Incendiaries fell in course.
Some wasted among park trees, some in roosts
on storage depots, factories, wharf sheds,
fragmented. Flocks shocked by noise dazed
by lights caught fire, rose and flew.
Sparks did not fly like birds, they were birds.
Truly, we did this, we saw that? Truly, we did.
The poem is a maze of contradictions, of memories cancelling each other out. “the moon rose / flowering past cross stations, beyond simile. / It was the moon. It did not flower.” Did the moon rise flowering? No, of course it didn’t. It was the moon. Moons don’t “flower.” “The bombers came. They were bombers / not monotone birds.” They weren’t birds, they had no feathers, they didn’t lay eggs or “untimely dung” – they were bombers. They dropped bombs.
“Beyond simile” is the key phrase here. When experience becomes ungraspable, unbelievable, it becomes pointless to look for analogies. How can one define the indefinable? How can one believe that such things happened? “Truly, we did this, we saw that?” They did. “Truly, we did.” They do.
The sparks “did not fly like birds,” they were birds.
We get the sort of poetry we deserve,
all mass-produced stuff, easy to take,
so eager to please! It carries gloves
because scared to shake hands
though dirty enough to upset the censor.
A poetry for unmarried ladies,
also for those who are just a bit butch.
It gets by in an age of rocket launchers
and sudden (or false) alarms.
– Nelo Risi, “Le muse sono stanche”
Kipling said that once you knew how to do something, it was time to try to do something you couldn’t. In many ways, late Smithyman was in his most experimental phase, most anxious to attempt the peaks he’d never managed before. Quasimodo, then, can be seen as one of the vehicles he employed to express the hitherto inexpressible: moral indignation, rage against pain and injustice – those things we want so desperately to say but which have a tendency to choke us the moment we begin.
Nor, significantly, was that the Italian’s only tone of voice:
You have bent your head, you eye me.
Your dress is white,
one breast flowers from the lace
lying loose from your left shoulder.
The light overcomes me; it trembles,
falling on your naked arms.
Quasimodo, “E la tua vesta è bianca”
You will not find elsewhere in Kendrick Smithyman’s work this direct, lyrical intensity – this shameless celebration of the sensuous and passionate …
“Do you need us, World, to query your answers? / Actually, do you need us” (“Mitimiti and Gaia”). Are they good translations? Yes, I think they are. But more than that, they’re an essential part in the jigsaw puzzle (Atua Wera, Last Poems, Imperial Vistas Family Fictions) which is gradually revealing to us the full extent of the lifework of one of New Zealand’s greatest poets.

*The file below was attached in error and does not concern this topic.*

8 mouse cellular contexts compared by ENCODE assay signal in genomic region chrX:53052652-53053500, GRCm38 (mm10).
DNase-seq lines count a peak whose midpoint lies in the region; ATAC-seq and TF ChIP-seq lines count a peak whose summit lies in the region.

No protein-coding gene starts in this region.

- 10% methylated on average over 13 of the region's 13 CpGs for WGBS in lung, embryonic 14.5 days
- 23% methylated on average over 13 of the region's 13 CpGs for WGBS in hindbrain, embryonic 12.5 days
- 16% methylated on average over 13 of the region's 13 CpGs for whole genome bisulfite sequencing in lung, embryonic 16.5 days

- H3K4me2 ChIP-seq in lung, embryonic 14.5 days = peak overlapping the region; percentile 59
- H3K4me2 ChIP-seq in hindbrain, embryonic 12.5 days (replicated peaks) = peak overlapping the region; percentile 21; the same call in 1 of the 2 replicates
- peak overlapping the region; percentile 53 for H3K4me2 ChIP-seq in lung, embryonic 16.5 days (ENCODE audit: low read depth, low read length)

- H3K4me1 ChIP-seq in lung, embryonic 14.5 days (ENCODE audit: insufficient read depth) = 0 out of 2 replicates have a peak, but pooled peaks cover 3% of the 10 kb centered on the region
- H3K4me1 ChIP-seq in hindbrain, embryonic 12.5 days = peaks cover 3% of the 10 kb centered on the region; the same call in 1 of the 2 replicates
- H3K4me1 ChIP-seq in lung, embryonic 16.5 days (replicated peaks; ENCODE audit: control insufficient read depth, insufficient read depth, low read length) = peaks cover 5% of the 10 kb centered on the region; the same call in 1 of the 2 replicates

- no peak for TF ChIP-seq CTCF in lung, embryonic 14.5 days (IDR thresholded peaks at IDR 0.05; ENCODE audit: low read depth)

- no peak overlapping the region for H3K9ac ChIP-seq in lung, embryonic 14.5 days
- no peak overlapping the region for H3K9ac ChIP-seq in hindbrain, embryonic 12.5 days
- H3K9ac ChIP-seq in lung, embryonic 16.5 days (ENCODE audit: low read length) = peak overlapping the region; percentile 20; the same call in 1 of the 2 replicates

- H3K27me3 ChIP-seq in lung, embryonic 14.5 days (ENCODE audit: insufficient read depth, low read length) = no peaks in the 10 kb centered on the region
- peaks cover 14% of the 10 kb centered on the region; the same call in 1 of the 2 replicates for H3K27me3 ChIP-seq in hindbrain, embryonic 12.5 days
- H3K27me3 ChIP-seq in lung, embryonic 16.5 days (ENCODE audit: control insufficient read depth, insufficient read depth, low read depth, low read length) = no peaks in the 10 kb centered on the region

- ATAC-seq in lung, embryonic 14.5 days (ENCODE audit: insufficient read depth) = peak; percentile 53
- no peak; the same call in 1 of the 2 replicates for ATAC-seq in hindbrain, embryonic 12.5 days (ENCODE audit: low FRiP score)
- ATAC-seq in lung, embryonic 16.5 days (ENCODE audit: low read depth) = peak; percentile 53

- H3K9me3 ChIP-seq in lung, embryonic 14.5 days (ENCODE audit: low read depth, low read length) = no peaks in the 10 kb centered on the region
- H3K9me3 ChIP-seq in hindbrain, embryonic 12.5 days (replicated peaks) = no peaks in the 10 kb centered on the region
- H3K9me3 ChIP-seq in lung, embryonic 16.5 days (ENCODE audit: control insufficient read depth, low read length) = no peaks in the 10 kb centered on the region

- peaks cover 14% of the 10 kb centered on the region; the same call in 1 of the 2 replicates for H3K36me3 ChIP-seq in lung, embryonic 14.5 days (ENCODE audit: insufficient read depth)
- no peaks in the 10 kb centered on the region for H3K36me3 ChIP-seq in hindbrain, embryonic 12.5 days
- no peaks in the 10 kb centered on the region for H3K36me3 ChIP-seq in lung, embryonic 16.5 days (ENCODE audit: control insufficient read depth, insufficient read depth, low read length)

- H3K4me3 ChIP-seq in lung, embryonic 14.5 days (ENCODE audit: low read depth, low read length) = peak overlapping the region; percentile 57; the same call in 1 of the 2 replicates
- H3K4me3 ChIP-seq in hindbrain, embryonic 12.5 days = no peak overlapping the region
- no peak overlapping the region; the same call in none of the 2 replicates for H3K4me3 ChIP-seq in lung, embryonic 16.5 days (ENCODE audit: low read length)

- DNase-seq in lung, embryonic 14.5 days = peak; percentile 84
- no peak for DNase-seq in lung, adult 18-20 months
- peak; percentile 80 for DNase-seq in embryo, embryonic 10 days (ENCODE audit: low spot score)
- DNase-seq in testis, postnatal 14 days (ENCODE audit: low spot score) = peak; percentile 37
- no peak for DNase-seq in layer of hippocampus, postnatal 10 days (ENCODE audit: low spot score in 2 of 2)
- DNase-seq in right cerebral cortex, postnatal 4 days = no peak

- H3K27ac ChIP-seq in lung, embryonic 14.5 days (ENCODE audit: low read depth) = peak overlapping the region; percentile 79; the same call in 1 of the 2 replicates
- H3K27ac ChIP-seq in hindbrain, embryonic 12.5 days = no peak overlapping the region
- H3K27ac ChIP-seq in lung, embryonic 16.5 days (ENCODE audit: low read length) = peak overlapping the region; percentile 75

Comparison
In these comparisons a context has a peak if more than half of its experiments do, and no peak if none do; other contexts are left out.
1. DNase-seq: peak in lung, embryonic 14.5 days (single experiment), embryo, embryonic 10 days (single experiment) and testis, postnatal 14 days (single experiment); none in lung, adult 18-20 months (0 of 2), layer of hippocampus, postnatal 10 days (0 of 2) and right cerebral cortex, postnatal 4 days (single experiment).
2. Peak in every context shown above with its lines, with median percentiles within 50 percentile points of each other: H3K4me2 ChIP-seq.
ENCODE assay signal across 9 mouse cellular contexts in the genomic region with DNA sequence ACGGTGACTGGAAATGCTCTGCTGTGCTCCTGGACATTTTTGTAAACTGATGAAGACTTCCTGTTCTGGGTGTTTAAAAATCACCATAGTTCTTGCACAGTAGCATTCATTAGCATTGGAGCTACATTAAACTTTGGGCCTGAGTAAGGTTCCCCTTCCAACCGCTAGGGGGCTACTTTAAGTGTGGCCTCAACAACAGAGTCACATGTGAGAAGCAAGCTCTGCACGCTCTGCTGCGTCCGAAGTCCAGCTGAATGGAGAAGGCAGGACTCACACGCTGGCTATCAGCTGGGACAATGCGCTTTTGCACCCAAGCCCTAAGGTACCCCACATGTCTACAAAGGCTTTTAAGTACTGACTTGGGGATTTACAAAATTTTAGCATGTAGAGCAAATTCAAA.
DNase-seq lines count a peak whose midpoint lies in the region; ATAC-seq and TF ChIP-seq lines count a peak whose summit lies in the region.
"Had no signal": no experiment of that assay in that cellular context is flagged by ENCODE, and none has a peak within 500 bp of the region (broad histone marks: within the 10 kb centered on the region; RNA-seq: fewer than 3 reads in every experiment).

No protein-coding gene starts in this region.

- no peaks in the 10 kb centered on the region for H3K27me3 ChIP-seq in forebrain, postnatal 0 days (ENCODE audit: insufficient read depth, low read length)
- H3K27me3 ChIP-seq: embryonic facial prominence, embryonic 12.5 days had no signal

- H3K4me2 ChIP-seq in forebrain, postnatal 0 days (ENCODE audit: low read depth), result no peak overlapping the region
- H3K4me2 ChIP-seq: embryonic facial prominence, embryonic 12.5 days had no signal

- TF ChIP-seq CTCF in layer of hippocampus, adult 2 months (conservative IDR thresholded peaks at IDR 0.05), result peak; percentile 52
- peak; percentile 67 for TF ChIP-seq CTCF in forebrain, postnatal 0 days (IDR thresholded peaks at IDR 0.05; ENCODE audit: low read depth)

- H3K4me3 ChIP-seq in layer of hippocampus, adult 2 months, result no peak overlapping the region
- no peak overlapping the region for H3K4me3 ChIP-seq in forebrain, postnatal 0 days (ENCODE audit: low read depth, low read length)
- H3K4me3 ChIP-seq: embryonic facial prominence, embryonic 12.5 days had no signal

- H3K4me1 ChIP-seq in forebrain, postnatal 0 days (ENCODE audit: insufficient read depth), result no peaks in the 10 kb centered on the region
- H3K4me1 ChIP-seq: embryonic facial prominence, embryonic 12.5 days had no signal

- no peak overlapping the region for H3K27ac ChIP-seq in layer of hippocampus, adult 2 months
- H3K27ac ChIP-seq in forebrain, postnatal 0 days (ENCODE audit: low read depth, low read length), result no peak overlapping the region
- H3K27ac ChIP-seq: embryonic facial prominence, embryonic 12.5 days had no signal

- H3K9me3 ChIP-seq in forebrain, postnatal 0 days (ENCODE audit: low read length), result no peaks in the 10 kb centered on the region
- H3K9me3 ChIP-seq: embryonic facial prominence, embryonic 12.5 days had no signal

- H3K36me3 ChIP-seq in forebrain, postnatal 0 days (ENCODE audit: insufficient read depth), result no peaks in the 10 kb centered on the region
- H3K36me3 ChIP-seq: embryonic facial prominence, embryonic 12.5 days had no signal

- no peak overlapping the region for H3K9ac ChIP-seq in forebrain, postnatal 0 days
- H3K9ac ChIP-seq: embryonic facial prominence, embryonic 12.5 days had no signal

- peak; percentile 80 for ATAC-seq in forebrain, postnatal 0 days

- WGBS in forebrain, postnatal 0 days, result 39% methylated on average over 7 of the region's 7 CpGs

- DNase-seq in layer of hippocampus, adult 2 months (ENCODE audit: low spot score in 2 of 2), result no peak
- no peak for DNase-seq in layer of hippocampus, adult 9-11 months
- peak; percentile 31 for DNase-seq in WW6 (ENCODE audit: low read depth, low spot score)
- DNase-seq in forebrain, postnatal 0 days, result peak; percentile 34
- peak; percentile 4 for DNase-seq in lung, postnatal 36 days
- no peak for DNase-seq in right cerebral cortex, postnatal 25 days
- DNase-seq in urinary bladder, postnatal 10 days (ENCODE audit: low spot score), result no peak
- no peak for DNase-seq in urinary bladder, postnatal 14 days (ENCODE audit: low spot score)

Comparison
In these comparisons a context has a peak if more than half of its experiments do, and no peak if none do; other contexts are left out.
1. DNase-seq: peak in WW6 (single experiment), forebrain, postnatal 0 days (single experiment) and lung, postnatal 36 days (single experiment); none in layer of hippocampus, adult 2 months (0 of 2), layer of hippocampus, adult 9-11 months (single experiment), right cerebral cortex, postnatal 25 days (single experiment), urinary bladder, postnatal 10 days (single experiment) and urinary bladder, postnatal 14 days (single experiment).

Note on the Text
My copytext has remained the typescript Versions from Italian prepared for Auckland University Press (the same text sent subsequently to Carcanet in Manchester) lent to me by Professor D. I. B. Smith in 1995. I have, however, collated it with the fuller set of typescripts owned by Margaret Edgcumbe, his literary executor (now housed in the Special collections department of Auckland University Library), endeavouring in all cases to ascertain the poet’s latest intentions.
This book includes all the Italian poems translated by Kendrick Smithyman from the mid-eighties till (approximately) 1993 – including a few late ones by Quasimodo which presumably postdated the Smith typescript. Wherever possible I have compared them with their Italian originals, adjusting some titles, but have otherwise contenting myself with correcting accidentals and faults of orthography.
The ordering in the first section, Campana to Montale, is entirely Smithyman’s, except that I’ve printed together two originally separated poems by Luciano Erba. In the case of the second section, Quasimodo, I’ve made some slight adjustments in the order to accord with the latest (1995) edition of the poet’s collected works. I’ve also added titles for the various volumes the poems originally came from.
1. Among others: Contemporary Italian Poetry: An Anthology, ed. Carlo L. Golino (Berkeley: U of California P, 1962); Eugenio Montale, It Depends: A Poet’s Notebook, trans. G. Singh (New York: New Directions, 1980); The Selected Writings of Salvatore Quasimodo, ed. Allen Mandelbaum (New York: Farrar, Straus & Cudahy, 1960); This Strange Joy: Selected Poems of Sandro Penna, trans. W. S. Di Piero (Columbus: Ohio State UP, 1982).2. Eugenio Montale, Tutte le Poesie, a cura di Giorgio Zampa, 1984 (Milano: Mondadori, 1991) 198.3. Eugenio Montale, The Storm and Other Things, trans. William Arrowsmith (New York: Norton, 1985) 23.4. Salvatore Quasimodo, Tutte le poesie, ed. Gilberto Finzi (Milano: Mondadori, 1995) xxii: “Pur essendo antifascista, non prende parte attiva alla Resistenza. Tuttavia, nel ‘44, viene denunciato da una nota spia fascista.”5. “ritrovata dignità umana” – Tutte le poesie, xxii.6. Kendrick Smithyman, Auto/Biographies (Auckland: Auckland University Press, 1992) 24.7. Kendrick Smithyman, Collected Poems IX: 1985-87 [unpublished] (20.7.85).8. Auto/Biographies, 18.
Kendrick Smithyman. Campana to Montale: Versions from Italian. Edited by Jack Ross. ISBN 0-476-00382-2. [ii} + 190 pp (Auckland: The Writers Group, 2004): 10-17.
Kendrick Smithyman: Campana to Montale (2004)